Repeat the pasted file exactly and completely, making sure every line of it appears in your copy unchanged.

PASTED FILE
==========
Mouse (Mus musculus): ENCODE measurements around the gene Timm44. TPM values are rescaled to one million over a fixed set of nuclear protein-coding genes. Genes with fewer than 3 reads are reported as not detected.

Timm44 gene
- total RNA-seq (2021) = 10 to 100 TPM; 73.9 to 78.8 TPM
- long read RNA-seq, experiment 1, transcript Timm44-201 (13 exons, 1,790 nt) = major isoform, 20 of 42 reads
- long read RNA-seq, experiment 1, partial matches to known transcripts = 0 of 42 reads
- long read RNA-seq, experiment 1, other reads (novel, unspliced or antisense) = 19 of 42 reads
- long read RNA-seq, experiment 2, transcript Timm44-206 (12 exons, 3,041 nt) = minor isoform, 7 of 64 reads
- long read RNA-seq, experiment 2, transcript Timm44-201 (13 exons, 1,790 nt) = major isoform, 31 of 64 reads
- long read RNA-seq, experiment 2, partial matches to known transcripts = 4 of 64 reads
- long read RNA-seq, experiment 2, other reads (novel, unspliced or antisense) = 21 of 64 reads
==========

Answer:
Mouse (Mus musculus): ENCODE measurements around the gene Timm44. TPM values are rescaled to one million over a fixed set of nuclear protein-coding genes. Genes with fewer than 3 reads are reported as not detected.

Timm44 gene
- total RNA-seq (2021) = 10 to 100 TPM; 73.9 to 78.8 TPM
- long read RNA-seq, experiment 1, transcript Timm44-201 (13 exons, 1,790 nt) = major isoform, 20 of 42 reads
- long read RNA-seq, experiment 1, partial matches to known transcripts = 0 of 42 reads
- long read RNA-seq, experiment 1, other reads (novel, unspliced or antisense) = 19 of 42 reads
- long read RNA-seq, experiment 2, transcript Timm44-206 (12 exons, 3,041 nt) = minor isoform, 7 of 64 reads
- long read RNA-seq, experiment 2, transcript Timm44-201 (13 exons, 1,790 nt) = major isoform, 31 of 64 reads
- long read RNA-seq, experiment 2, partial matches to known transcripts = 4 of 64 reads
- long read RNA-seq, experiment 2, other reads (novel, unspliced or antisense) = 21 of 64 reads